Contrary to any possible expectations on the part of the international community that voted in favour of the US-sponsored resolution, there is no sign that the government is prepared to bow to international pressure to do what it does not wish to do. The LLRC report written in the English language has still not been translated into the Sinhala and Tamil languages which are the two official languages of the country. Government spokespersons have come up with the absurd excuse that they do not have sufficient translators to handle the 388 page document. As for implementing the LLRC recommendations, the government is able to claim that it is committed to its implementation on the basis of its regular programmes of work in the areas of resettlement and development. But key sections of the report that call for a greater separation of powers and for adherence to the Rule of Law are not being given any attention.
The fact that Mr Menon met only with the President and his two brothers on the government side is an indicator of the concentration of power. Such a concentration of power is not in line with generally accepted principles of good governance in mature democracies. On occasion, government spokespersons have been known to try and justify the role of the Rajapaksa family in governance by pointing out to the Gandhi family in India and to the Clinton family in the United States. Particularly in third world countries a tradition of dynastic politics may be seen, in which son, daughter or wife succeeds a father who has become a great leader of that country. Sometimes it may be the case that the successor is a worthy leader, such as in the case of the Gandhi family.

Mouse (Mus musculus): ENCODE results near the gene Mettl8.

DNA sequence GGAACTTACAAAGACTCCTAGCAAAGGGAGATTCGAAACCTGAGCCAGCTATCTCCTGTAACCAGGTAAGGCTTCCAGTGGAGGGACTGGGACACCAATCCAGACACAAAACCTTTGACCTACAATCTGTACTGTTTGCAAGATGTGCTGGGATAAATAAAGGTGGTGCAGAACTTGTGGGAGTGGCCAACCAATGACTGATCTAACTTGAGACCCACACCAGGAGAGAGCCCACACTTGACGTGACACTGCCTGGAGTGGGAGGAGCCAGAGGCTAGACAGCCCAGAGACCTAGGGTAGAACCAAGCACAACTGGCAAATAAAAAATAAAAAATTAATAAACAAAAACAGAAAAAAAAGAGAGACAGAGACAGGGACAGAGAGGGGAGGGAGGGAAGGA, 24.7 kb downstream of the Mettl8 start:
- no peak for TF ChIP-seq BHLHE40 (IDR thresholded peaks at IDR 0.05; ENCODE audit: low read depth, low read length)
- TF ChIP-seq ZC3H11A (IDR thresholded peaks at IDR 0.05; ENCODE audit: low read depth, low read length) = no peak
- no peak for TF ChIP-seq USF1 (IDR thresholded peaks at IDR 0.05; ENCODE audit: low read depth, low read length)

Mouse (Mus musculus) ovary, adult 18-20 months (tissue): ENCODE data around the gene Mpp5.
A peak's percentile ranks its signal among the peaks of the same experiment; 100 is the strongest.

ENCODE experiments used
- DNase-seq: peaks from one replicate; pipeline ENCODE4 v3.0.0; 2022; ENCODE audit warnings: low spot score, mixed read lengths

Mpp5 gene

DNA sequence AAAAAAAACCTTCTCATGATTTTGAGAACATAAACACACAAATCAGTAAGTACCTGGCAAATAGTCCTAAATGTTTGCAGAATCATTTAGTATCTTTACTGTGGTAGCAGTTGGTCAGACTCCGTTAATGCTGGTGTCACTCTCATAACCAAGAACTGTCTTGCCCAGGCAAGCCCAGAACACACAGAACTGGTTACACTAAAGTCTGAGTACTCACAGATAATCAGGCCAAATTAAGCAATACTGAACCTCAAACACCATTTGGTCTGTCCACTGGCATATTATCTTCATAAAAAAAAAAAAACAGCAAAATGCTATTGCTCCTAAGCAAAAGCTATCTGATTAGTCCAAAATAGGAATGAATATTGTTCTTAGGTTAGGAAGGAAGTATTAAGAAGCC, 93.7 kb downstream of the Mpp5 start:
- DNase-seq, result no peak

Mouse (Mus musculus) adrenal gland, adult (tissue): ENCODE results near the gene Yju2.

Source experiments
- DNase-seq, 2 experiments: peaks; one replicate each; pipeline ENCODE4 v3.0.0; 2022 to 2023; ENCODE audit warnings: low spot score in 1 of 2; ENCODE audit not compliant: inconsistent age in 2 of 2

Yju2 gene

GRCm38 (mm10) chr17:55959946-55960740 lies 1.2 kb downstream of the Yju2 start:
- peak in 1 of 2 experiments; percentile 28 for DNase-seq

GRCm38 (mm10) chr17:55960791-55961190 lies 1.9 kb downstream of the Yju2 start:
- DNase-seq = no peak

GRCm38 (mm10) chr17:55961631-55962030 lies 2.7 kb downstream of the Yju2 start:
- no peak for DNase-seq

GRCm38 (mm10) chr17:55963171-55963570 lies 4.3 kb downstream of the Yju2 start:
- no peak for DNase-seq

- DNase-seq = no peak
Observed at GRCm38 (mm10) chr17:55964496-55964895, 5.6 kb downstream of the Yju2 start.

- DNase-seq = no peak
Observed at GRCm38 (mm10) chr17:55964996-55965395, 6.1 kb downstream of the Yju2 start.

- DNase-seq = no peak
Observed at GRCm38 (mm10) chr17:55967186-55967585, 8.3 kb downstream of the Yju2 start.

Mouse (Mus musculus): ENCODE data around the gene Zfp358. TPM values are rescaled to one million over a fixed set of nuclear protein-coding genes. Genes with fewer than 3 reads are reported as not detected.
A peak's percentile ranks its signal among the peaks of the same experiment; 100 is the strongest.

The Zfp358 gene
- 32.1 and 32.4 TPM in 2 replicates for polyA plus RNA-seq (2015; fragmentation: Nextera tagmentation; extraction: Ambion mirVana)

An indicator of the problems associated with the Rule of Law is the manner in which the government cracked down on an opposition media website just prior to the Indian visit. The Sri Lanka Mirror website was one that was playing an important role in providing the general public with information that was unavailable in the mainstream print and electronic media. The government has sought to justify its arbitrary arrest of nine journalists working for the Sri Lanka Mirror (including the tea girl, initially) on the grounds that they were publishing anti government information. It has said that the website was “continuously publishing false and unethical news about celebrities and popular personalities, misleading international and local communities.”